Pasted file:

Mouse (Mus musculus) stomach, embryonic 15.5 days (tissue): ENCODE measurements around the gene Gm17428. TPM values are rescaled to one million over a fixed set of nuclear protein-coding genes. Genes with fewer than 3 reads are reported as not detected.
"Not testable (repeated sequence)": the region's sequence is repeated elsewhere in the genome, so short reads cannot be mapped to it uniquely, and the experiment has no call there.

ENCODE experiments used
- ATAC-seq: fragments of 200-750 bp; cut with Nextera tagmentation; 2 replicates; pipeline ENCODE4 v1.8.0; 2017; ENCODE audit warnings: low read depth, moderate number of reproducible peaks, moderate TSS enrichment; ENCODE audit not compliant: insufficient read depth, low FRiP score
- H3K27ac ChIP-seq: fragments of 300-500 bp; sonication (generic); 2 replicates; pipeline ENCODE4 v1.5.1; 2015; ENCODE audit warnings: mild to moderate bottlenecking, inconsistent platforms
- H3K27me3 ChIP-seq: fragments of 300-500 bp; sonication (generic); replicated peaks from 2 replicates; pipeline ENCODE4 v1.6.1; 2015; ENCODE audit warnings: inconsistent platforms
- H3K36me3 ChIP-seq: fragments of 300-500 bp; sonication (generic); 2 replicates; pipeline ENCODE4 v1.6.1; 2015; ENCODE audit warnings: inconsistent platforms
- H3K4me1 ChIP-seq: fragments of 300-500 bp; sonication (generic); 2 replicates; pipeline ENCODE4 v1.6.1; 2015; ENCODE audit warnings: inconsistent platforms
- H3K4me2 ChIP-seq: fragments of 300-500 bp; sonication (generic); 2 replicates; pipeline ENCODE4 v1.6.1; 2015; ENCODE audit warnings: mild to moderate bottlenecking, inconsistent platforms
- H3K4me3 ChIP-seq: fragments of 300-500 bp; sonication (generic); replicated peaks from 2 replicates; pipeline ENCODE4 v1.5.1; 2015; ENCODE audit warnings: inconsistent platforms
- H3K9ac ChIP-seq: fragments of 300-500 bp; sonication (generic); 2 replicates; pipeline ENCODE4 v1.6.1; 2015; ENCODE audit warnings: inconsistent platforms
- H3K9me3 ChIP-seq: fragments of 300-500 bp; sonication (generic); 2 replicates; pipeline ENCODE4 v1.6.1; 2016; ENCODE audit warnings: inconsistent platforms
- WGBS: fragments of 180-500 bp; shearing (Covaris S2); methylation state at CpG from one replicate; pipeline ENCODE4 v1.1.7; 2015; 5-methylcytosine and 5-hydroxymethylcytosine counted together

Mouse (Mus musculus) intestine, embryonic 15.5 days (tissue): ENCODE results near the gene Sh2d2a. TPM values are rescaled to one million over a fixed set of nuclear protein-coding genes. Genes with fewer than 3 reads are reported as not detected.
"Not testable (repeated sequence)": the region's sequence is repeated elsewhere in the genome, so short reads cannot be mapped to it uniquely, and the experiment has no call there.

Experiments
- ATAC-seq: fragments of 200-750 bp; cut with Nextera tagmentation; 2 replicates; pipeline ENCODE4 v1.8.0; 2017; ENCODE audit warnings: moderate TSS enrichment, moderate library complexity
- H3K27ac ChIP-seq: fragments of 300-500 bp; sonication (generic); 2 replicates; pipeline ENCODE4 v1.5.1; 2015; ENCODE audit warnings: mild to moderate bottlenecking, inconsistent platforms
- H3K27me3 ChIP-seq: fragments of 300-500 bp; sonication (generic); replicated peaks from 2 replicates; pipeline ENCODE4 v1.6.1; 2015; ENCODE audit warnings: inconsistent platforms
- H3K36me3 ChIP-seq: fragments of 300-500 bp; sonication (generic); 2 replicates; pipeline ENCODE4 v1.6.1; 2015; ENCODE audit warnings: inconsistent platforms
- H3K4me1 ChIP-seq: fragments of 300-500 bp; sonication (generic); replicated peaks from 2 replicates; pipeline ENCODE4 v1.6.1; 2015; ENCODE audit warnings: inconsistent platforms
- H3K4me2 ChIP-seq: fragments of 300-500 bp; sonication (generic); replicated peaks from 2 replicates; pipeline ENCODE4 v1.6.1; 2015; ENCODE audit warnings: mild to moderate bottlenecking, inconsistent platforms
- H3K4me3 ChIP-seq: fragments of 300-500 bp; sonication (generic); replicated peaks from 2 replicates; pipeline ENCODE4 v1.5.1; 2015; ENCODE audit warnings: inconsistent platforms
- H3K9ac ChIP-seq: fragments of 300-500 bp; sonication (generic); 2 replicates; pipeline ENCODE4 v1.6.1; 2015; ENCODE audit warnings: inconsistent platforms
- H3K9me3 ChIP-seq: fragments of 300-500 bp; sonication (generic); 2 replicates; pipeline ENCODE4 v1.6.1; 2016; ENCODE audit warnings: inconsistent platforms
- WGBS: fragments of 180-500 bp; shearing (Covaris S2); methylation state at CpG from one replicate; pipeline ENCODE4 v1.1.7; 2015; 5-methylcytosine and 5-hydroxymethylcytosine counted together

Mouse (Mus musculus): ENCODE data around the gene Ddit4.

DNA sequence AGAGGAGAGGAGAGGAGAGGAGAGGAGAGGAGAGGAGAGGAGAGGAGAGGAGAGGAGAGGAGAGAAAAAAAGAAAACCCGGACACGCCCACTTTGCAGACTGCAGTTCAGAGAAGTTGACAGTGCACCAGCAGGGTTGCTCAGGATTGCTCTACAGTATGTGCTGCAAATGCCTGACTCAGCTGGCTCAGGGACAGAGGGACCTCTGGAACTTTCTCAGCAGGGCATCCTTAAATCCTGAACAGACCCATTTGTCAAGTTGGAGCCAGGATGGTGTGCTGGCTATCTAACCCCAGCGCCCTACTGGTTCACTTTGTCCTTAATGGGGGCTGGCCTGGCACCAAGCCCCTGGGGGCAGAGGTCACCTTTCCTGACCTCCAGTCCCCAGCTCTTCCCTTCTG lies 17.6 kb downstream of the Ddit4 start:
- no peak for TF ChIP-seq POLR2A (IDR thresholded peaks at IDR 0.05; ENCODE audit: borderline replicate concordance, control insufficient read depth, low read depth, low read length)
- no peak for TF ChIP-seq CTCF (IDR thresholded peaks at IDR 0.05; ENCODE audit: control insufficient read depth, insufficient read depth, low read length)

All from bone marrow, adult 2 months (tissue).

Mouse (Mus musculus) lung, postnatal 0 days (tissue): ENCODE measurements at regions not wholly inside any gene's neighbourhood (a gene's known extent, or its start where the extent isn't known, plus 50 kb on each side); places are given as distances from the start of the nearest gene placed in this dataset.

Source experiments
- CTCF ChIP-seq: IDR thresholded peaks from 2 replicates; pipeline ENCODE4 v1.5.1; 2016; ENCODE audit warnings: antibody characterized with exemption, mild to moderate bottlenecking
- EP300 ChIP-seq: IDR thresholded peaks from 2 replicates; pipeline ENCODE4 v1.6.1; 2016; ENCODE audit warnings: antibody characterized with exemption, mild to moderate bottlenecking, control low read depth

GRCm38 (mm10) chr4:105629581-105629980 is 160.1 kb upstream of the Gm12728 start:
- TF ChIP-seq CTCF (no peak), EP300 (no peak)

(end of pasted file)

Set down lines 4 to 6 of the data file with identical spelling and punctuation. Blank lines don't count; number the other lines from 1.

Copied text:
- ATAC-seq: fragments of 200-750 bp; cut with Nextera tagmentation; 2 replicates; pipeline ENCODE4 v1.8.0; 2017; ENCODE audit warnings: low read depth, moderate number of reproducible peaks, moderate TSS enrichment; ENCODE audit not compliant: insufficient read depth, low FRiP score
- H3K27ac ChIP-seq: fragments of 300-500 bp; sonication (generic); 2 replicates; pipeline ENCODE4 v1.5.1; 2015; ENCODE audit warnings: mild to moderate bottlenecking, inconsistent platforms
- H3K27me3 ChIP-seq: fragments of 300-500 bp; sonication (generic); replicated peaks from 2 replicates; pipeline ENCODE4 v1.6.1; 2015; ENCODE audit warnings: inconsistent platforms